Father’s Day is tricky for many. Some have lost fathers, some never knew their fathers, some wish they’d never known their fathers.
I was fortunate to have a father whom I loved very much and who loved me.
That’s not to say we always got on or always understood each other. We were in some ways too similar and therefore clashed – we were, for example, both ‘always right’ which is fine when you agree but if you don’t…
Then there were the ways in which we were different. He thought I’d grown up too serious, I thought he wasn’t serious enough.
I couldn’t understand quite why he didn’t recognise when or why people got upset or embarrassed. It wasn’t until my son was diagnosed with ADHD with elements of Aspergers that I realised Dad, in a different era, might have been diagnosed with some greater degree of Aspergers. It helped understand him a little better. He was loving and kind and had a heart of gold. He couldn’t do enough for people. He just didn’t quite understand them.
He died just a few days before Father’s Day in 2012. My sister and I brought our mother back to their home a few hours later to find that the postman had delivered the Father’s Day gift we’d bought for him. I’d been writing a story for another gift but not had the heart to complete it because he was so ill. It wasn’t until five years later that I did finish, and put it, with memories of a childhood with an eccentric father, the processing of grief and all the adventures that Dad might have had if only the world were slightly less real and a lot more fantastic into The Cluttering Discombulator.
Nine years have passed, and hearts can heal.
I think of Dad most days and wish I could have shared my author journey with him and helped him to find his own at last. I’m still hopeful that one day, I’ll find a way of deciphering his boxes of writing and publish some of it. I wish I could tell him I’m not as serious any more.
Mostly, I wish I could tell him I’ve drawn on him for the character of Roderick Demeray (the father of Katherine, from The Case of the Black Tulips and Margaret from The Wrong Sort to Die). But I’m sure he wouldn’t mind and my mother and sister are delighted.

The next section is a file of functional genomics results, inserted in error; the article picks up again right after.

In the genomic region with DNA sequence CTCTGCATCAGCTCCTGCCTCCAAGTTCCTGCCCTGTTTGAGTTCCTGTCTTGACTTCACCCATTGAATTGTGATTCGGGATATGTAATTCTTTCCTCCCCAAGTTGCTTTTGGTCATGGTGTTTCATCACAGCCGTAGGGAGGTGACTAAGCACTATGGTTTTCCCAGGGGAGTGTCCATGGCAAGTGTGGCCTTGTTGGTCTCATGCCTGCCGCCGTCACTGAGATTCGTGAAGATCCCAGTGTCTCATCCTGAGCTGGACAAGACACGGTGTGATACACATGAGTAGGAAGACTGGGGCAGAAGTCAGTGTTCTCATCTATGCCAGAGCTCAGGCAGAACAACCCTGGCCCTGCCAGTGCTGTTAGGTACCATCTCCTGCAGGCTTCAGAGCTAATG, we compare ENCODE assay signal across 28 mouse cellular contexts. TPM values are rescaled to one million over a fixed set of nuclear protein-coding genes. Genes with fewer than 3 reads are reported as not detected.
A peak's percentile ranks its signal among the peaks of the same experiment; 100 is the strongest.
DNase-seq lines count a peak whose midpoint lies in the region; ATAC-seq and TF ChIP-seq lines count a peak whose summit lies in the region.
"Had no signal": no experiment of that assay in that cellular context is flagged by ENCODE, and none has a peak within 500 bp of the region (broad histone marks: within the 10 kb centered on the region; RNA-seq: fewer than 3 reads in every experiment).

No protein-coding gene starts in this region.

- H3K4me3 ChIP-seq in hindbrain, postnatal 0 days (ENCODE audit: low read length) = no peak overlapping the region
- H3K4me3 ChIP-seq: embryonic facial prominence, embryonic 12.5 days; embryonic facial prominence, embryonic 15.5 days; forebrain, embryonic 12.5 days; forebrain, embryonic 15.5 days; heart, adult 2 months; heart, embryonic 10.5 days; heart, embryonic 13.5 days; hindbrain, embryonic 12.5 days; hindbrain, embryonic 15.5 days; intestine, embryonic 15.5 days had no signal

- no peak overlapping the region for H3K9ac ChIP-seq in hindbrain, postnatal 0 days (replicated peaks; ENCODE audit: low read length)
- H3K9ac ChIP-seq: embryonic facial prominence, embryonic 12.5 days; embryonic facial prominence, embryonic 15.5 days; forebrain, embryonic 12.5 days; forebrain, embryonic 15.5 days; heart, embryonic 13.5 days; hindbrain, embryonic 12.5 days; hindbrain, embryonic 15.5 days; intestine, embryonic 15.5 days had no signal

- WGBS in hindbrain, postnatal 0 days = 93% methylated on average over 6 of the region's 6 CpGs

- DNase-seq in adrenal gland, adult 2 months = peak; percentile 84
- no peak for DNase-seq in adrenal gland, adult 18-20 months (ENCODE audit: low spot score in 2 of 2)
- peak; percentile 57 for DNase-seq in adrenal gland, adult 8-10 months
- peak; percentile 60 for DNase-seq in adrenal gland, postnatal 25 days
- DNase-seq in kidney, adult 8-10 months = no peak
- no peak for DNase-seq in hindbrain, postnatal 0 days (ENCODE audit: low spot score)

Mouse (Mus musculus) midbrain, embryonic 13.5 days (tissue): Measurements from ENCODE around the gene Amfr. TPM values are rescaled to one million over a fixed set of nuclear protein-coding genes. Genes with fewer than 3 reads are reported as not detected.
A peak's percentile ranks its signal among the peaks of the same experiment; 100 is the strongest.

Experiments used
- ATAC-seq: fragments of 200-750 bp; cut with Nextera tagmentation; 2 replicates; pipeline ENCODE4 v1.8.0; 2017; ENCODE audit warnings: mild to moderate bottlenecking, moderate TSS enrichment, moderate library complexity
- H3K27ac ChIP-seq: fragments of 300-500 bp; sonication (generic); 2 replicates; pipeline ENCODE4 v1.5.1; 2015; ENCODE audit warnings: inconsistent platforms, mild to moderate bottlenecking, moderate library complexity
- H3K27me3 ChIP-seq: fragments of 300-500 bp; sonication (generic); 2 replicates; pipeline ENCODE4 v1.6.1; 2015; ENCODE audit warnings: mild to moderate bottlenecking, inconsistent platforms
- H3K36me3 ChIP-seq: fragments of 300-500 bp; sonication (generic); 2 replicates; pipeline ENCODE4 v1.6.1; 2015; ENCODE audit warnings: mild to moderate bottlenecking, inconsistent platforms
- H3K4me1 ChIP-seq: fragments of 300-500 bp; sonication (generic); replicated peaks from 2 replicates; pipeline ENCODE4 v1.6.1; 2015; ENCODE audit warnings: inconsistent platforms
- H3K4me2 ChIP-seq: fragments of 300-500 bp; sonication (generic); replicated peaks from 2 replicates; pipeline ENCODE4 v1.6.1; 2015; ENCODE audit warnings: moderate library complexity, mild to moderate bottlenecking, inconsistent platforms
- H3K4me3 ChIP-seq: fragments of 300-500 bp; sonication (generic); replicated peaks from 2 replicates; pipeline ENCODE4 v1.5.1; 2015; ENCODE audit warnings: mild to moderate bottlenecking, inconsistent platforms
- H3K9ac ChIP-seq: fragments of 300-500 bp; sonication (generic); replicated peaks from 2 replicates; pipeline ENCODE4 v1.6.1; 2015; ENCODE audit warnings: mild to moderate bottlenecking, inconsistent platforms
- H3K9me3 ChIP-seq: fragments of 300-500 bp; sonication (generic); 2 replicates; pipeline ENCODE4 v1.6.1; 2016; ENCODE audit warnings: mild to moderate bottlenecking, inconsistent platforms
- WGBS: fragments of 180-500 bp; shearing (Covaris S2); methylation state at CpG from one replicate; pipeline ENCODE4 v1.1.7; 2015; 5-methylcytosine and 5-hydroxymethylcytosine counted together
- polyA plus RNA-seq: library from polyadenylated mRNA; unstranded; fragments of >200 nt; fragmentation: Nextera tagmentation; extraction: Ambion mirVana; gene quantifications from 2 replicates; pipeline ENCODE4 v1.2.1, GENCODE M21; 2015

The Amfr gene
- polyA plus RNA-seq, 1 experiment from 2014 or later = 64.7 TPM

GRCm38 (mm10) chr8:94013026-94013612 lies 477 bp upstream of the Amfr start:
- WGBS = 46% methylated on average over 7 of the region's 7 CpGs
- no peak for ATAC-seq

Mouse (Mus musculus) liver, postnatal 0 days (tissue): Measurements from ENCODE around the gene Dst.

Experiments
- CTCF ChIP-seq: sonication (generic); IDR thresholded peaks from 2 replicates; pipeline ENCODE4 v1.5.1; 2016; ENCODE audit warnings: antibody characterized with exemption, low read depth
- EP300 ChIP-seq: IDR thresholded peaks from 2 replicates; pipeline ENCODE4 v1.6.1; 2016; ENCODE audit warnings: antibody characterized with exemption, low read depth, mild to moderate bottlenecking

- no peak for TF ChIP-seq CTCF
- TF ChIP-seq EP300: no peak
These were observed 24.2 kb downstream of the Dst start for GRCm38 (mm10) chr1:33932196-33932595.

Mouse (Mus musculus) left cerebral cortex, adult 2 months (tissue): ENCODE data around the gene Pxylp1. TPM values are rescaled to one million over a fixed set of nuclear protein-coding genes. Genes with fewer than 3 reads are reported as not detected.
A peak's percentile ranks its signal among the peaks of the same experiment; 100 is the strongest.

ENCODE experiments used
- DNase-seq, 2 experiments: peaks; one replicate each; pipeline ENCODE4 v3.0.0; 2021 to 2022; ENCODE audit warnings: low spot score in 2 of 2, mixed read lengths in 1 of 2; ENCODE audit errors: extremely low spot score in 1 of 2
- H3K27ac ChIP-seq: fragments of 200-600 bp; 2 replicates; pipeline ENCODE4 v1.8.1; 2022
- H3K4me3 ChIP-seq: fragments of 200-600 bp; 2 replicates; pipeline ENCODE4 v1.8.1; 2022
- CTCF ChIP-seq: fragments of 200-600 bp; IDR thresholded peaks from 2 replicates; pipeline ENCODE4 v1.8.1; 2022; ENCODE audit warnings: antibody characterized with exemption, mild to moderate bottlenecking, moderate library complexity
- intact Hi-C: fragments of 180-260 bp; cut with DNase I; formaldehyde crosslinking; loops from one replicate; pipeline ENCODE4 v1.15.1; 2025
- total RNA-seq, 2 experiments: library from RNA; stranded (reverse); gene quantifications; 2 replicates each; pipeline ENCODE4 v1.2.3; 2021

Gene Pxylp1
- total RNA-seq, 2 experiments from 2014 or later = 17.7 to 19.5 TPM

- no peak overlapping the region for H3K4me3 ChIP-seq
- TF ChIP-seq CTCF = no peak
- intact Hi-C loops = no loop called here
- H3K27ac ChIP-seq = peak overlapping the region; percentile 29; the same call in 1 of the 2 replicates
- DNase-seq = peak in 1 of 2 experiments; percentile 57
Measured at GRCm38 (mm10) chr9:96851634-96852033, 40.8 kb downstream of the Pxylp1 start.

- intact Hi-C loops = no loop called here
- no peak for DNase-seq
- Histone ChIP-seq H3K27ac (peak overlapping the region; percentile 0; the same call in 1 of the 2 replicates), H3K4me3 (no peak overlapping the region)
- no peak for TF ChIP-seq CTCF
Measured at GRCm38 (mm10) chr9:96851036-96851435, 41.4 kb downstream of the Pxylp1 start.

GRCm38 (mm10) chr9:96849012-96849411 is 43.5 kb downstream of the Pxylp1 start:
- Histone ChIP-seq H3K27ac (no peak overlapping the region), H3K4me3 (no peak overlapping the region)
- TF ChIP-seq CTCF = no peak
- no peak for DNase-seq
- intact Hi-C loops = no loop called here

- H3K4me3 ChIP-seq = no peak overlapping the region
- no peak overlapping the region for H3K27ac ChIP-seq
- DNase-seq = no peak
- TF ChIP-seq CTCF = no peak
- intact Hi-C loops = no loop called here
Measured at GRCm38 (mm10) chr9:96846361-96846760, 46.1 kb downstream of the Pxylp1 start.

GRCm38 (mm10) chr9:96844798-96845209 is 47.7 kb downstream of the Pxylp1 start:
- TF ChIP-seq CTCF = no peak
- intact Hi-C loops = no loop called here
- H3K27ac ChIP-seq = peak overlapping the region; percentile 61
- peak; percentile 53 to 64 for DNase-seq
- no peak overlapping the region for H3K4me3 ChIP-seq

In the sequel to The Wrong Sort to Die (which will hopefully be out later this year), Roderick (who’s now eighty-one) has discovered that Margaret is working near a moving picture studio. How could she keep such a thing quiet?
Unbeknownst to her, he makes his way to the studio and uses his connection with her to ask if they might like to turn some of his books into moving pictures. Margaret, when she is asked to come and collect him, is mortified.
As she finally drags him away, Roderick spots a second-hand bookshop.
‘We aren’t in any hurry are we dear?’ said Father. ‘I thought we could go there.’
‘Even at this distance through the rain can’t you see how filthy and dark it is?’ argued Margaret. ‘And the owners are idiots.’
‘Those sorts of places always turn out something unexpected.’
‘You can’t imagine how true that is,’ said Margaret. ‘But not today. I need to get you home before you catch a chill.’
‘Oh Meg,’ Father’s shoulders drooped. ‘It’s a new bookshop! Or new to me. And we haven’t gone book shopping together for ages.’
Margaret checked her wristwatch. ‘Why don’t you come back to the flat instead. We can have a nice lunch and I’ll show you my copy of “The Spell of Egypt”. You haven’t read it have you?’
Father narrowed his eyes. ‘What’s for lunch?’
Margaret tried to recall that the contents of her pantry. ‘I’ll make a sort of pilaff. That’s almost Egyptian.’
‘Marvellous!’ Father stopped sulking and straightening, started walking towards the main thoroughfare. ‘What are we waiting for?’
This, for the record, is precisely what my father (who would now be eighty-three) would have done to me. Writing about Roderick feels like spending time with Dad.
I like to think that if they could meet, the two of them would talk for hours as they pored over piles of old books and maybe compared notes on hats, pipes, tea, travelling and of course, daughters.
I’m not sure which daughter would come off worst. Maybe, just maybe, it would’t be me.
Words copyright 2021 by Paula Harmon. All rights belong to the author and material may not be copied without the author’s express permission. Books Photo 1425265 © Mietitore | Dreamstime.com Smoking Hat Photo 13114177 © Margaretanne | Dreamstime.com